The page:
The global COVID-19 pandemic has disrupted normal face-to-face classes across institutions. This has significantly impacted methods courses where preservice teachers (PSTs) practice pedagogy in the field (e.g., in the PreK-12 classroom). In this paper, we describe efforts to adapt an assignment originally situated in a face-to-face school placement into a virtual version. By utilizing multi-perspective 360 video, preliminary results suggest virtual field experiences can provide PSTs with similar experiences for observation-based assignments. Acknowledging that immersive virtual experiences are not a complete replacement for face-to-face field-based experiences, we suggest virtual field assignments can be a useful supplement or a viable alternative during a time of pandemic.
Are you going to teach synchronously or asynchronously? What’s better for your students? What’s better for you?
in the synchronous online classroom you can readily help students remember why they registered for your course to begin with, which can be very grounding.
The most popular reason for choosing this option for your teaching is flexibility regarding when work is done. Asynchronous classes have pedagogical benefits too. They allow students to literally “pause” your class when they are confused or need a break, something only possible in their dreams for in-person and synchronous online classes, which go at a pace not set by them at all. Also, the technology requirements to take in an asynchronous class are lower, and this is therefore more accessible to more students.
An example of “doing both”
How to Reconnect With Students and Strengthen Your Remote Course
how to structure a supportive learning environment, and how that might apply to an emergency situation such as this, where many students struggle to stay focused, or find it difficult to learn with unfamiliar systems and technologies.
My Note: synchronous vs asynchronous; Adobe Connect vs Zoom. Also Flipgrid for asynchronous videochats.
From: EDUCAUSE Listserv <BLEND-ONLINE@LISTSERV.EDUCAUSE.EDU> on behalf of Celine Greene <celine.greene@JHU.EDU> Reply-To: EDUCAUSE Listserv <BLEND-ONLINE@LISTSERV.EDUCAUSE.EDU> Date: Tuesday, April 23, 2019 at 2:38 PM To: EDUCAUSE Listserv <BLEND-ONLINE@LISTSERV.EDUCAUSE.EDU> Subject: [BLEND-ONLINE] Advice for Synchronous Online Classes Using Zoom Meetings?
Our school is transitioning from using Adobe Connect to using Zoom Meetings for synchronous online class sessions, of which most of our online courses schedule at least a few times each term. So after years of “controlling the user experience” with the Adobe Connect layouts and relying primarily on text chat, we are heading in the direction of screen sharing with the enhanced social and community-building experience of video “taking over” chat. Some people are very excited about this move, given the popularity and ease-of-use of the Zoom platforms. Other people are a little more wary – especially when it comes to large (e.g., 40 to 200+ students) classes.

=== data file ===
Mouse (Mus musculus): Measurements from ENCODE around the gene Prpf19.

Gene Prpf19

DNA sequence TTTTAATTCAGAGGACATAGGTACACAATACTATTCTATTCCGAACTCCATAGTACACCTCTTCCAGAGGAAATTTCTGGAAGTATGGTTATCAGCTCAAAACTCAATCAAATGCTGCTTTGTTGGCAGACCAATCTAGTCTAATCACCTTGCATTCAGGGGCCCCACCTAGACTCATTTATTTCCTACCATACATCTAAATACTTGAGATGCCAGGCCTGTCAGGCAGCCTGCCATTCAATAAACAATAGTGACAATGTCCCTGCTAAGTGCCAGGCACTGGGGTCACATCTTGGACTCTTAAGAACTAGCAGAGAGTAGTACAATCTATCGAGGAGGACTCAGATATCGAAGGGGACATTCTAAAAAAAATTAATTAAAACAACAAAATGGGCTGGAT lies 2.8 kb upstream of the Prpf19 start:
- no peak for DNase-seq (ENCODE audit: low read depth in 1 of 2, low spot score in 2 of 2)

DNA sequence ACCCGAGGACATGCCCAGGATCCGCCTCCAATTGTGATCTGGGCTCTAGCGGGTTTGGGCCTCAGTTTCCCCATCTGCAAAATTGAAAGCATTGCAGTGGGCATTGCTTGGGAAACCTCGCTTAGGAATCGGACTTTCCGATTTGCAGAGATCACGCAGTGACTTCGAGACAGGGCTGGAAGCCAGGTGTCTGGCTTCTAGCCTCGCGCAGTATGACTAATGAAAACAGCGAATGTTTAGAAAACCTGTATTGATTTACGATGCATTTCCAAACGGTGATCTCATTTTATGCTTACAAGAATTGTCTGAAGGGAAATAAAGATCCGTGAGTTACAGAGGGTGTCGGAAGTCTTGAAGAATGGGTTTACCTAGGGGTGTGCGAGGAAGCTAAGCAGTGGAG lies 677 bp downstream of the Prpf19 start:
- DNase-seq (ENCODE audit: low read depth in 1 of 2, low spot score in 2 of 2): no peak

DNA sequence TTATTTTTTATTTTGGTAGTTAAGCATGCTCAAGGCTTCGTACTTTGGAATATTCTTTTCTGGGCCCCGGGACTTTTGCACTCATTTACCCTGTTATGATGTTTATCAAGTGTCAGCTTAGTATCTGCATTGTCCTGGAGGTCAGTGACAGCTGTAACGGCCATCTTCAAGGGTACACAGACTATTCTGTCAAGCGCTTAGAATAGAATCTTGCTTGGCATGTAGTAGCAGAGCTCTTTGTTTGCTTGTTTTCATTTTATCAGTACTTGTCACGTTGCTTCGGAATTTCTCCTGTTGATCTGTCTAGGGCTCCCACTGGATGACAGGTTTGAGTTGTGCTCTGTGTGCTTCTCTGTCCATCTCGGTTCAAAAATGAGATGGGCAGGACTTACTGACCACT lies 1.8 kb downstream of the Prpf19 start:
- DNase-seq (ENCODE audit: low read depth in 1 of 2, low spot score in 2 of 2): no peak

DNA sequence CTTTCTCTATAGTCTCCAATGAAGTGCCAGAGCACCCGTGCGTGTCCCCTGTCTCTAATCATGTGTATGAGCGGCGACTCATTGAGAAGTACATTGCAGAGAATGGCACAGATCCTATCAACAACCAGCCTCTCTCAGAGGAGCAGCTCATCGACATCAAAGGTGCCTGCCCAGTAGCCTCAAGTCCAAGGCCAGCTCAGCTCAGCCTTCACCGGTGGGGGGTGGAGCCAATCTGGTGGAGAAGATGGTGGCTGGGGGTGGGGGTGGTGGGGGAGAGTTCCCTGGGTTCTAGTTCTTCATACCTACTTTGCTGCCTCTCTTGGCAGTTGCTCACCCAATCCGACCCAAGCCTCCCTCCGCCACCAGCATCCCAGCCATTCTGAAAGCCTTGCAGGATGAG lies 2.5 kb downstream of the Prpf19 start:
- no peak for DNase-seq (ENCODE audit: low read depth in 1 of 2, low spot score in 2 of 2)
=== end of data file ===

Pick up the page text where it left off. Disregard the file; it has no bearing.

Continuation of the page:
Please share your thoughts and experiences on what faculty and students should be aware of when using Zoom Meetings (not the webinar) for a synchronous class session. Here’s some of the things I was curious about…
Do you have a set of “instructions” or recommendations for students — e.g. so they see the chat as it happens?
Are there any best practices in terms of meetings set-up that you recommend for your faculty? (Mute participants upon entry, always show meeting control bar, etc.)
Have there been some scenarios that have been fantastic or some that have been horrible for using Zoom?
Is there a class size where the number of participants starts negatively impacting the learning opportunity? (i.e., I realize Breakout rooms are an option but also not appropriate for all situations, such as having a guest speaker come in to have an interactive Q & A or having a software demonstration.)
Are there any major “fails” you’ve learned from or, alternately, success stories?
Are your students required to have Zoom accounts?
Do you have a method for tracking attendance?
Thanks for your input! – celine Celine Greene Instructional Technologist Center for Teaching and Learning, JHSPH http://ctl.jhsph.edu
Wang, Q., Quek, C., & Hu, H. (2017). Designing and Improving a Blended Synchronous Learning Environment : An Educational Design Research. International Review of Research in Open and Distributed Learning, 18(3), 99-118
Definition: blended synchronous learning has attracted much attention and it is often labelled with synchronous hybrid learning (Cain & Henriksen 2013); synchronous blended learning (Okita, 201 3 ); multi – access learning (Irvine, Code, & Richards, 2013); or simultaneous delivery of course s to on – campus and off – campus students (White et al ., 2010). Adapted from the definition given by Bower , Dalgarno, Kennedy, Lee, and Kenney (2015), blended synchronous learning in this paper is defined as a learning method that enables online students to participate in classroom learning activities simultaneously via comput er – mediated communication technologies such as video conferencing . By following this approach , on – campus students attend F2F le ssons in the physical classroom. M eanwhile, online students who are situated at multiple sites participate in the identical class room learning activities via two – way video conferencing in real time .